Growing millions of Americans today face poverty, homelessness, hunger, and government indifference to their welfare.

Europeans face similar treatment. Banker and other corporate priorities matter most. Austerity places greater burdens on ordinary people struggling to get by.

Fragile economies get weaker. Hard times get harder. Misery Index readings show why. Prior to November 1980’s election, it was 22%. It helped Reagan defeat Carter. Today it’s 27% and rising.

Occupy Wall Street and European protests reflect public angst. Economic data reveal troubled economies. Readings keep heading south. June German factory orders dropped 1.7%. They’re down nearly 8% below year ago levels.

The latest US CEO confidence fell to 60 in Q II. It was the largest drop since 2009. The outlook for sales, revenues, hiring and capital spending eroded significantly.

Europe’s Sentix investment sentiment is lowest in over three years. China’s crude steel production looks on track to decline in 2012 for the first time in 31 years. Asian trade and domestic demand are softening.

Chinese exports declined three of the past four months for the first time since spring 2009.

Markets rise on hope, not reality. Economic and corporate fundamentals are weakening. Eurozone economies are extremely unstable. Eventually expect what never should have been created to partially or wholly dissolve.

Rising global food prices adversely affect households. Their impact with high energy costs impacts other spending.

Europe’s recession is deepening and spreading. Core European industrial activity is falling. Exports are lowest since April 2009.

June US factory orders are down. Core capital goods order revisions showed more weakness than first reported.

One analyst called America’s July employment report a head fake. Key distortions included exaggerated birth-death created jobs, seasonals, and internal weaknesses refuting the headline 163,000 read.

Moreover, the broader Household Survey plunged 195,000. Full-time jobs took the entire loss. They dropped three times in the past four months. Only 16.7% of industrial order books rose in July. It was the worst showing since February 2009.

Hard landings look inevitable. On January 1, around $2.2 trillion in sequestered budget cuts are scheduled. Trillions more are likely after November elections. Hard landings look inevitable.

Around half a million Americans lost extended job benefits earlier this year. On January 1, expect another two million to join them. America’s Emergency Unemployment Compensation (EUC) ends.

Beginning next year, maximum benefits last 26 weeks. Average unemployment duration way exceeds it. Obama officials said renewal won’t be sought. Congress previously extended it 10 times.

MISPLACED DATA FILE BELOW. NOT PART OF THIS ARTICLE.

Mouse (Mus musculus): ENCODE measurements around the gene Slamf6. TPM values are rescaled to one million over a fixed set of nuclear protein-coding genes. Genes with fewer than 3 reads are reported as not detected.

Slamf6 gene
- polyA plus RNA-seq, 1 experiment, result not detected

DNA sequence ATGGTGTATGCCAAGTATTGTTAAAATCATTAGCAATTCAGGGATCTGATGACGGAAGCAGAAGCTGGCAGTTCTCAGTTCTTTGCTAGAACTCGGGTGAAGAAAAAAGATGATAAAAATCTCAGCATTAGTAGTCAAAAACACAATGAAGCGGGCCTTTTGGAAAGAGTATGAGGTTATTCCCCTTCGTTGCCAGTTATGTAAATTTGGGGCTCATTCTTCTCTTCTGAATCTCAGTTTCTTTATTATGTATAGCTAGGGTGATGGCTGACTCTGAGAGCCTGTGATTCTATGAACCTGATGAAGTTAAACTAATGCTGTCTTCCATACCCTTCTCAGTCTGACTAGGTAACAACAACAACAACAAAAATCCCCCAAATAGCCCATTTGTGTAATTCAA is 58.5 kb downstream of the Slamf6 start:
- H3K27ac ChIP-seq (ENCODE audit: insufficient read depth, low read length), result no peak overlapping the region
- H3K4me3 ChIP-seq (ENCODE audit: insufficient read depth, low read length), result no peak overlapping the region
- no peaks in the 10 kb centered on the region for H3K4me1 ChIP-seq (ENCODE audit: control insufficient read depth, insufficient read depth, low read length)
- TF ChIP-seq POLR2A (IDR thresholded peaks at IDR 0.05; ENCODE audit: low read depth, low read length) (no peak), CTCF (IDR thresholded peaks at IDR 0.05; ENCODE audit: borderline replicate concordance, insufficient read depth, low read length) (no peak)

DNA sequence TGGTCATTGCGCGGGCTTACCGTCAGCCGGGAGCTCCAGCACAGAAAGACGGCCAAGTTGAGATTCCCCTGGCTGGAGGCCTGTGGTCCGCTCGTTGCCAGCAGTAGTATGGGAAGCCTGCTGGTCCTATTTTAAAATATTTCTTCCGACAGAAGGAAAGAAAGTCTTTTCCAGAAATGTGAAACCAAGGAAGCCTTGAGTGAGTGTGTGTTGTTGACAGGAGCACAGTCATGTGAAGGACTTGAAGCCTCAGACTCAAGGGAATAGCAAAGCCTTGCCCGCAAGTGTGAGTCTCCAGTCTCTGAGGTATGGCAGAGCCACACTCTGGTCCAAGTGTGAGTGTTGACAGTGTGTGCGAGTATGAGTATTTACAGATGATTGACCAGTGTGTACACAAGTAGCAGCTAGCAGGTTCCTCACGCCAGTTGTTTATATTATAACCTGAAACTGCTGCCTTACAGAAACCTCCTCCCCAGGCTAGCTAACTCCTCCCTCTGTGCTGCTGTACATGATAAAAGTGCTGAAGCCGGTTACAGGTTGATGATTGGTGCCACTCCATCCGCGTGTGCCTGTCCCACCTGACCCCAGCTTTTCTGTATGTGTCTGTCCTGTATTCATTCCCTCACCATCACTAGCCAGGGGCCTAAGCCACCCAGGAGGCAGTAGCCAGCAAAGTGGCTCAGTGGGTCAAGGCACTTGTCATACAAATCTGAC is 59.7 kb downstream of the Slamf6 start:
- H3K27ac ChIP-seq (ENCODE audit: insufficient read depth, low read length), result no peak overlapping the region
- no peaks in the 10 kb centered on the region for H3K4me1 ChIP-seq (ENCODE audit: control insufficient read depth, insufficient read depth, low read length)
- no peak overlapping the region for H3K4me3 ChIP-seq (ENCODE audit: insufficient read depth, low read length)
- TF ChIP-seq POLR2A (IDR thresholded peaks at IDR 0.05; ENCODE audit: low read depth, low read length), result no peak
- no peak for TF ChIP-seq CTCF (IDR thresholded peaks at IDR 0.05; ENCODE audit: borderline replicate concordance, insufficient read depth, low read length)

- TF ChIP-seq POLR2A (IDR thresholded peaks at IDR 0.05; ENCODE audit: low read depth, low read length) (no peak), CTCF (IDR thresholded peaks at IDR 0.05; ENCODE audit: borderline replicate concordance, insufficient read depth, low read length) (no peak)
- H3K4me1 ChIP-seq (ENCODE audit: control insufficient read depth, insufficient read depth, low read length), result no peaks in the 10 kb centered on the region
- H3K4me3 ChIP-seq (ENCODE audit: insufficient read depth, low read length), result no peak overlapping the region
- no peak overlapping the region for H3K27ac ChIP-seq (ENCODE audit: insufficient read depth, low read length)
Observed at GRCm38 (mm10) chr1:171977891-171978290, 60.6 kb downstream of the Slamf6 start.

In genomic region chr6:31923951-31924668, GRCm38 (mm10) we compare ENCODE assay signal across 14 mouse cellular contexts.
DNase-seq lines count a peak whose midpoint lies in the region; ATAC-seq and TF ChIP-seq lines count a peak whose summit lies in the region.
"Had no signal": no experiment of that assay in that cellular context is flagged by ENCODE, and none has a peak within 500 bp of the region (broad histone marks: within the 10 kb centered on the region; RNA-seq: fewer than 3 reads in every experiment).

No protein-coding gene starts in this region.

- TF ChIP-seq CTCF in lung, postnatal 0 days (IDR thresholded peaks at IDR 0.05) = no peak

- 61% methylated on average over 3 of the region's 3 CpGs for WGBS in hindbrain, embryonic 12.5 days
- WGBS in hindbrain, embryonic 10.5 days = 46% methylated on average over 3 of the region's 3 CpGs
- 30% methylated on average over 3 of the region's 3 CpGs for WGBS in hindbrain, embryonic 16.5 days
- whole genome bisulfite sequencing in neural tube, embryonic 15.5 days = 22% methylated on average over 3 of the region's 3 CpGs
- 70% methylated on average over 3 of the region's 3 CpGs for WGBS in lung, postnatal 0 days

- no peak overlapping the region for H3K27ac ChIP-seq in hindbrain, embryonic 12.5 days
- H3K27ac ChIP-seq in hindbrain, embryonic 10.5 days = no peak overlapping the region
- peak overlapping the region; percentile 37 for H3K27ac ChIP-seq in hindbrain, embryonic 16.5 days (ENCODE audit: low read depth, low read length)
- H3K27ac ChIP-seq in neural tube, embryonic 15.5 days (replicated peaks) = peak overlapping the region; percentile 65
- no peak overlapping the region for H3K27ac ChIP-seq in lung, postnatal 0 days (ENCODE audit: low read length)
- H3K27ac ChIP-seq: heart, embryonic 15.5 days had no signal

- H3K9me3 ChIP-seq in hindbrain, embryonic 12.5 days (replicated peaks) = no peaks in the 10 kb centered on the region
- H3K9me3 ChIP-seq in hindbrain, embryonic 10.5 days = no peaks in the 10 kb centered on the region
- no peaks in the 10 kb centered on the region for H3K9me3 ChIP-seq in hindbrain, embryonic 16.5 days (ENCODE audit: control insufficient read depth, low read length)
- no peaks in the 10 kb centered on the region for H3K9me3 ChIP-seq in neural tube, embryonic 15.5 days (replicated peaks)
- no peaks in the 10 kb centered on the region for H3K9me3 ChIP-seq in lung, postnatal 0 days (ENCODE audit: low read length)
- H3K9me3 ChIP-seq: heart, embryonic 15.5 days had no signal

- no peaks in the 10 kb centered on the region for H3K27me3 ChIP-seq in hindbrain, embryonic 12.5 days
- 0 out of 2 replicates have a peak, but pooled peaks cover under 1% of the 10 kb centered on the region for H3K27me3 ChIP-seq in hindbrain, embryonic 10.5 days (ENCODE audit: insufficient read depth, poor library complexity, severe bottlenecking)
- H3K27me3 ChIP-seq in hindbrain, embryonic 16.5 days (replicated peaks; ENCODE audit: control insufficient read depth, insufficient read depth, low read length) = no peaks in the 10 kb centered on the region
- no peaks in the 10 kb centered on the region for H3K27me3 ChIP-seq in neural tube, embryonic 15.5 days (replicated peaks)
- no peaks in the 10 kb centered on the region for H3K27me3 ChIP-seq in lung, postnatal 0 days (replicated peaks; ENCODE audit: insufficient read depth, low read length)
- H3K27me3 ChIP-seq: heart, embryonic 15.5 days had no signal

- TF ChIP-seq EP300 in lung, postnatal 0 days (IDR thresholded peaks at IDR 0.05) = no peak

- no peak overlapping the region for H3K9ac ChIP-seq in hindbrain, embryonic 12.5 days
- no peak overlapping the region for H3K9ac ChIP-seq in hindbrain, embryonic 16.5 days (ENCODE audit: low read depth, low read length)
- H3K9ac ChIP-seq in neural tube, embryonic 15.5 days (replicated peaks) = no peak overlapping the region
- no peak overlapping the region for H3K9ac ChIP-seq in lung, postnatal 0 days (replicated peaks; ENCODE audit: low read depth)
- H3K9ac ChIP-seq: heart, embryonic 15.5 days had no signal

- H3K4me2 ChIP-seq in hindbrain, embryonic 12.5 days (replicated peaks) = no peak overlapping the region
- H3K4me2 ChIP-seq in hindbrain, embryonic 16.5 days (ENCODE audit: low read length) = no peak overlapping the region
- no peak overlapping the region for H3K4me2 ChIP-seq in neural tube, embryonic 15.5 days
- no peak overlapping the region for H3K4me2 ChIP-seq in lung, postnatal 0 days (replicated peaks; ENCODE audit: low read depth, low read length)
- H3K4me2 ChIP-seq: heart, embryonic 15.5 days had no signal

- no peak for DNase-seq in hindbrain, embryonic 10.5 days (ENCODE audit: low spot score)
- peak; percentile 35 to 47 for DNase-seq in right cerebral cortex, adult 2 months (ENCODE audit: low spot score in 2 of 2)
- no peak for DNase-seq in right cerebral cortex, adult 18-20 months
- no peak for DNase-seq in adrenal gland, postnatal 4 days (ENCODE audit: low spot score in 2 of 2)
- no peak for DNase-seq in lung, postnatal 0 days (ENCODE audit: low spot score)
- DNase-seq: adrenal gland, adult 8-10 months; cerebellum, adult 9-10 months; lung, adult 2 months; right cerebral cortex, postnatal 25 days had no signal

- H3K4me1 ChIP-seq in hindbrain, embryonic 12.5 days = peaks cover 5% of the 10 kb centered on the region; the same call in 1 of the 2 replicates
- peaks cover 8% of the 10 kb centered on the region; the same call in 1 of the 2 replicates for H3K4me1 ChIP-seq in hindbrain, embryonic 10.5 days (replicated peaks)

People need this money to survive. It’s all spent and has economic impact. America’s needy care about food, rent or mortgage payments, medical care, and other essentials.

Republicans and Democrats cut a deal to spurn them. Doing so institutionalizes poverty for growing millions. Beginning next year, less than a third of jobless workers get unemployment benefits. Expect those numbers to rise perhaps exponentially if dire economic predictions prove right.

It’s the wrong time to be jobless in America. It’s as bad for workers earning too little, losing benefits, and vulnerable to layoffs as economic conditions weaken.

It’s worse in Europe. Rising unemployment, falling wages, eroding benefits, and indifferent governments mean harder times than in decades. They’re spreading globally.

People struggling to get by increasingly are on their own. Where this ends, who knows. When pain levels cross thresholds of no return, anything ahead is possible. It’s hard putting a positive spin on what looks likely.

About the author: Stephen Lendman writes on topics of international importance such as war and peace, American imperialism, corporate dominance, political persecutions and other socio-economic and political issues. He is also the author of ‘How Wall Street Fleeces America: Privatized Banking, Government Collusion and Class War’ and the co-author (along with J. J. Asongu) of ‘The Iraq Quagmire: The Price of Imperial Arrogance’. A former marketing research analyst, Lendman also hosts the Progressive Radio News Hour (on the Progressive Radio Network, Thursdays at 10:00 AM & Saturdays/Sundays at noon, US Central Time), that features cutting-edge interviews with distinguished guests. Click here to visit his blog.